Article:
Stay Lassie: 5 ways to hang out with dogs in Brooklyn (if you can’t actually own one)

Stay Lassie: 5 ways to hang out with dogs in Brooklyn (if you can't actually own one)

This person is not being weird. She is merely sitting *near* the dog. via Instagram user @sourayajureidini

I want a dog. Bad. I’m suffering from retriever fever; I’m not sound without a hound; I’d be merrier with a terrier. I long for a pup of my own, but I know I can’t get one. I’m too busy to give him the attention and exercise he needs, and too broke to afford a dog walker. Plus, the idea of keeping a dog locked up by himself in my apartment all day just sucks.

I know I’m not the only one in this predicament, because I talk to lit’rally everyone I know about it. They all want dogs, too. And why shouldn’t they? Dogs are happy, silly, fluffy bundles of unconditional love. You’d have to be crazy to not want one! Dogs have health benefits too, including lowering your stress and blood pressure levels. Maybe our hectic New York lifestyles and tiny, non-pet friendly apartments won’t allow us to be happy dog owners, but we can persevere. There are plenty of ways to get your daily dose of puppy time even if you can’t adopt one yourself. We’ve compiled just such a list of ways to seek out temporary canine companions in the city (and tips on how not to come off as a creepy weirdo while doing so). 

Visit a dog park
Brooklyn is a borough that loves its puppies, so almost every major neighborhood park has a dog run: McCarren in Williamsburg/Greenpoint, Fort Greene, Maria Hernandez in Bushwick, Herbert Von King in Bed-Stuy, Brower in Crown Heights… the list goes on. Prospect Park’s off-leash area even has a beach for dogs to swim at. That’s right, my friends. Steps past the entrance on Prospect Park West at 9th St., experience dogs in their most joyous state: jumping into water and getting caked in the mud they’ll track through their owners’ apartments later. Pure bliss. No human swimming is allowed, unfortunately.

Don’t be a weirdo: I suggest tagging along with a friend who owns a dog, or borrowing a friend’s dog for the afternoon (under the pretense of dog-sitting, of course) so you aren’t just a lurking observer.

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Hang out with these dogs, if you're into the poker-playing, beer-drinking type. via Lucky Dog FB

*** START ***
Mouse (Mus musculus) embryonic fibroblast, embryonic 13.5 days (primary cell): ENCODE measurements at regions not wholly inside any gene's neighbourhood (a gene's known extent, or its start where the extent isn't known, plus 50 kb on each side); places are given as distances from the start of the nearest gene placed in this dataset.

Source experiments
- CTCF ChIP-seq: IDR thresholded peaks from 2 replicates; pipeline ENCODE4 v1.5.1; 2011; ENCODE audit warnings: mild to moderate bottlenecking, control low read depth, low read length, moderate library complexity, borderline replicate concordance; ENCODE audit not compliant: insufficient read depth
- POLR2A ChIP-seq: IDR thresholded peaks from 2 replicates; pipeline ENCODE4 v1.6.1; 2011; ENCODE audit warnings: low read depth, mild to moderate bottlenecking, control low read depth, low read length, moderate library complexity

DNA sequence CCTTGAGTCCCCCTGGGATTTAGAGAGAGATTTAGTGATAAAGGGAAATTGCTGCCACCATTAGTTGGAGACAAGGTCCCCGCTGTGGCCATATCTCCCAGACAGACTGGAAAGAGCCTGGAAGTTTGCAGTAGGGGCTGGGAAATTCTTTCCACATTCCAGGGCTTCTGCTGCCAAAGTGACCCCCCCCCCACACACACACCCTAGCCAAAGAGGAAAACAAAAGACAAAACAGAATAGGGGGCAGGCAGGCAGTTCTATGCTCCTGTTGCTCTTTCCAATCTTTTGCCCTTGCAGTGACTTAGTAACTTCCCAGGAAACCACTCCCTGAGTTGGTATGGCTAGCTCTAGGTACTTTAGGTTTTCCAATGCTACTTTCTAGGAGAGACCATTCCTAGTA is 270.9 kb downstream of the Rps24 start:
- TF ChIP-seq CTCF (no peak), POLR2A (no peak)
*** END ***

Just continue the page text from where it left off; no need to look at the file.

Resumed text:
Hang out with these dogs, if you’re into the poker-playing, beer-drinking type. via Lucky Dog FB

Enjoy a beer + shot (+ pup) combo
What’s better than drinking at a dive bar? Drinking at a dive bar while surrounded by puppies! Spend a Sunday afternoon at a bar like Williamsburg’s Luckydog, that allows furry friends inside. They’ve got a huge selection of craft beer on tap plus a $5 High Life and shot combo (don’t worry, it’s not the fancy stuff). Luckydog’s patio has a fire pit and shuffleboard tables, and it’s just teeming with dogs that want to be your friends [Note: Luckydog has been fickle with their dog-allowing policy lately thanks to run ins with the Department of Health, so hope you catch them on a good day. You’ll also catch dogs at The Levee (212 Berry St.) and some other spots that don’t advertise them directly.]

Don’t be a weirdo: Tempting though it may be to just walk up to a cute pup and start a conversation, try to talk to the humans before shifting your attention to their dogs. It’s always a good idea to ask if you’re allowed to pet someone’s dog before you do, for the sake of your and their safety and for the sake of adhering to social norms. You might even score yourself some new dog-owning friends, which are always handy to have.

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You can even post selfies with the dog! No one will mind! via Instagram user dijornoo

You can even post selfies with these dogs! No one will mind! via Instagram user dijornoo

Volunteer at an animal shelter
There are roughly a zillion animal shelters in NYC that are always looking for volunteers to help them care for rescue puppies. BARC shelter (253 Wythe Ave.) in Williamsburg has volunteer dog walking hours that are totally open to the animal-loving public, no application or sign-ups necessary! Just stop by Tuesday-Saturday mornings from 9:30am-noon or Monday, Tuesday and Thursday evenings from 5:30-7:30pm, and their staff will pair you up with a four-legged pal to take on a 20-30 minute walk. You’ll be doing something good for the world and get some quality one-on-one puppy time. How great is that?